Monday, March 22, 2010

Romantics vs. Gothics

After reading the poems for Tuesday's class, I thought that there were many elements to the poems that were reminiscent of the gothic poems, particularly in Keats' Isabella; or, The Pot of Basil. While reading this poem I couldn't help but think of it as Keats' romantic version of Alonzo the Brave. There seemed to be many parallels throughout the poem, although the ending was different.

In addition, I also noticed that in Isabella and La Belle Dame Sans Merci that Keats would often incorporate the seasons into his poems to represent life and death. He would compare winter to paleness and decay, while using Spring to represent beauty and life. I thought this was an interesting difference between Isabella and Alonzo the Brave, as Isabella plants her lover's head in a pot and her tears water the pot so that a wonderful basil plant is grown. Again, we have gothic elements of death and the supernatural, but here we have death being brought back to life and sadness creating joy.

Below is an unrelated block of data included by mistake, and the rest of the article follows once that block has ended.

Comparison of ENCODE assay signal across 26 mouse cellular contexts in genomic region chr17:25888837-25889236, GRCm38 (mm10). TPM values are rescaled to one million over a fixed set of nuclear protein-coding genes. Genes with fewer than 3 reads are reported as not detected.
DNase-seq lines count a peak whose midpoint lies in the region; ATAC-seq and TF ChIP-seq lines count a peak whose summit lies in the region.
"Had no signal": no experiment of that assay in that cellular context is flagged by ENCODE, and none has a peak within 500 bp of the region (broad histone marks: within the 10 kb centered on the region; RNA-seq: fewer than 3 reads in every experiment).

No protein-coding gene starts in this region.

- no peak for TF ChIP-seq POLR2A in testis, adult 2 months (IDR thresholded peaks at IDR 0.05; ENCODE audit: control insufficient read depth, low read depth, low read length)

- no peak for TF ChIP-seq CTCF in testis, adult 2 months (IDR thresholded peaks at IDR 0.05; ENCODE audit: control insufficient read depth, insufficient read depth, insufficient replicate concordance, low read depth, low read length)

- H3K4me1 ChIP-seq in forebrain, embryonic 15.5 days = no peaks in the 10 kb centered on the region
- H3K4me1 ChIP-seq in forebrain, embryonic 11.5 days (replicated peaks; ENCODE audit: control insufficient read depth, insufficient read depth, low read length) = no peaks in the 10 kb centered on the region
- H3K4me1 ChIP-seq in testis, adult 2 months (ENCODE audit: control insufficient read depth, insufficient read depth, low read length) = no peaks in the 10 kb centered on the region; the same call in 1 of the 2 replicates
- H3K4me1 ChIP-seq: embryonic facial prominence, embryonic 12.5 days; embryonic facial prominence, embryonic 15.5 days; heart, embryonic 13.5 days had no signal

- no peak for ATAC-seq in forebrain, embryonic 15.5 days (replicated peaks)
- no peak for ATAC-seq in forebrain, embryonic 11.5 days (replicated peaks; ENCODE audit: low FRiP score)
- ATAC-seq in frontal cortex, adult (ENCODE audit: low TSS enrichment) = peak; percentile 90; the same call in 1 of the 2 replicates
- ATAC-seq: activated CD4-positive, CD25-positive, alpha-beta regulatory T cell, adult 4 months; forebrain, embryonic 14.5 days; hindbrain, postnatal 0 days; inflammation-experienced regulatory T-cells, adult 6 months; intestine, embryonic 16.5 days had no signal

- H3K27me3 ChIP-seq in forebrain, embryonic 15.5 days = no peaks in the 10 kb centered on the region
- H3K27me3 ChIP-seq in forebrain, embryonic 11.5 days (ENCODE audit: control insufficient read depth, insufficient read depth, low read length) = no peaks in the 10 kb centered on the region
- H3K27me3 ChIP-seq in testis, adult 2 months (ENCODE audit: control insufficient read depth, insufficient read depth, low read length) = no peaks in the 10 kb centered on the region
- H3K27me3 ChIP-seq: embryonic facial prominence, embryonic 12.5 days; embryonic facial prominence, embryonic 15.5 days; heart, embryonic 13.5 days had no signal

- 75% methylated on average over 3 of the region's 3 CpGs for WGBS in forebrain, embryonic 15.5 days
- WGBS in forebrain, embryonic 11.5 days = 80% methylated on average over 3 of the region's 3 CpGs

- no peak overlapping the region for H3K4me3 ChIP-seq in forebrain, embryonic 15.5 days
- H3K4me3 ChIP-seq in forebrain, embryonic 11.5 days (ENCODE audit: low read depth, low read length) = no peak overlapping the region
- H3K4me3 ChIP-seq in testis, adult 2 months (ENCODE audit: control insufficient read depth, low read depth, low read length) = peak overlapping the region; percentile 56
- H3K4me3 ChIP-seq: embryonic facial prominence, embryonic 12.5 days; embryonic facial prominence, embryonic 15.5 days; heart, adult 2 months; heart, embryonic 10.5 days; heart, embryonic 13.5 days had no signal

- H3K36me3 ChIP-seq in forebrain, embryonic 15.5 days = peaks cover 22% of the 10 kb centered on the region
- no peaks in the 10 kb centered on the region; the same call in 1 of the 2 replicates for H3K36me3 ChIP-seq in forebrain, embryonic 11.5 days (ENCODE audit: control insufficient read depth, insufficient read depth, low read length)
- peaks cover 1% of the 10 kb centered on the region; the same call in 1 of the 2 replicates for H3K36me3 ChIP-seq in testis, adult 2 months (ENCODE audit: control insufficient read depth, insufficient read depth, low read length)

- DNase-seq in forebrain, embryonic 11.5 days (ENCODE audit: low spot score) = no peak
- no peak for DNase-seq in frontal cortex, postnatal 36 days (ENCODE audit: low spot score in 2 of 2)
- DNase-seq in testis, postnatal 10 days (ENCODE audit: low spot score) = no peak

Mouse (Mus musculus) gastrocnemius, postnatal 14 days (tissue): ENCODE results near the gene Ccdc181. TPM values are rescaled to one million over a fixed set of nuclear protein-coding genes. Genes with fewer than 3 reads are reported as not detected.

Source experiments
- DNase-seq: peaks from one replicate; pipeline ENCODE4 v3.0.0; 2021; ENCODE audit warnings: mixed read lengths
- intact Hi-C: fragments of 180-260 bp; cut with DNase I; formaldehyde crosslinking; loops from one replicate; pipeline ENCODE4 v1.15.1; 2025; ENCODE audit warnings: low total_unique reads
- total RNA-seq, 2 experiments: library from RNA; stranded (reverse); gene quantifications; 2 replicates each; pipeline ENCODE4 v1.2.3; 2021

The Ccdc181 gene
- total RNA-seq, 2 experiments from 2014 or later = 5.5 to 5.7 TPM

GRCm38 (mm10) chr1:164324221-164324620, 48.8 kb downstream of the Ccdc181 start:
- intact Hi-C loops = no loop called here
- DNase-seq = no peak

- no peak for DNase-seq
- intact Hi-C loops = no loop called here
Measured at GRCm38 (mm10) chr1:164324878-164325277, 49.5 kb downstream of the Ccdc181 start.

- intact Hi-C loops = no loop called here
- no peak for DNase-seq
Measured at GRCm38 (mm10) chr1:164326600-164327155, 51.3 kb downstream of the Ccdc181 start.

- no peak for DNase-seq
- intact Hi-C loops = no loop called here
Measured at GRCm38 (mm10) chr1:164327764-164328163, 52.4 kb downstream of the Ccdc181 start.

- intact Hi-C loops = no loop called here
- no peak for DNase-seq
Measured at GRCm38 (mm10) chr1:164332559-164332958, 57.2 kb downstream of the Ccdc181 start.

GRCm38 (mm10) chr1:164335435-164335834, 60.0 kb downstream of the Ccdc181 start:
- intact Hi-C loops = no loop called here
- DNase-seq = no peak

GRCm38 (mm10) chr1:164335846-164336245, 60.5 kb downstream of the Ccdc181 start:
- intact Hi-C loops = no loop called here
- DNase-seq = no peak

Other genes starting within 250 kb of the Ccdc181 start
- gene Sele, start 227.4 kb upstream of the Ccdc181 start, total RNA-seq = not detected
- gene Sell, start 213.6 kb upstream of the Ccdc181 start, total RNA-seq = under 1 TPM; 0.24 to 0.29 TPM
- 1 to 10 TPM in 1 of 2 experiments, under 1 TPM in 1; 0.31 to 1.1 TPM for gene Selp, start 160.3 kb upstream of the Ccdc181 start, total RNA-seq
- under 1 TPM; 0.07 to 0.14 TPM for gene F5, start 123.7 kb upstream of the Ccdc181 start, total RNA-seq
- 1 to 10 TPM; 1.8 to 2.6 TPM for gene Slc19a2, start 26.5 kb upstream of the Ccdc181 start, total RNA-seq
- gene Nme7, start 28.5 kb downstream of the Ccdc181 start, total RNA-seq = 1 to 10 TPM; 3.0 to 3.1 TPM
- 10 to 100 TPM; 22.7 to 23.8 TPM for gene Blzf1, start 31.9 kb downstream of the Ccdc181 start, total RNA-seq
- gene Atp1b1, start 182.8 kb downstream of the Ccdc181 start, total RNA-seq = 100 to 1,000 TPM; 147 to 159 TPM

1 comment:

  1. I agree, Keats definitely puts nature to use differently from his gothic predecessors. Instead of a way to bring a story to final resolution, he seems to prefer to use nature's cyclical, well, nature as a way to leave his poems more open in the end. As you said, in Isabella nature bizzarely resurrects happiness in a tragic situation. I thought of Keats' other poem, To Autumn, in which he explores the constant renewal of nature despite its seasonal decaying. Here's the link to the entire poem:

    And full-grown lambs loud bleat from hilly bourn;
    Hedge-crickets sing; and now with treble soft
    The red-breast whistles from a garden-croft;
    And gathering swallows twitter in the skies.

    This poem is all about how autumn is a season of decay and transition, but Keats still finds a way to close with a sense of possibility.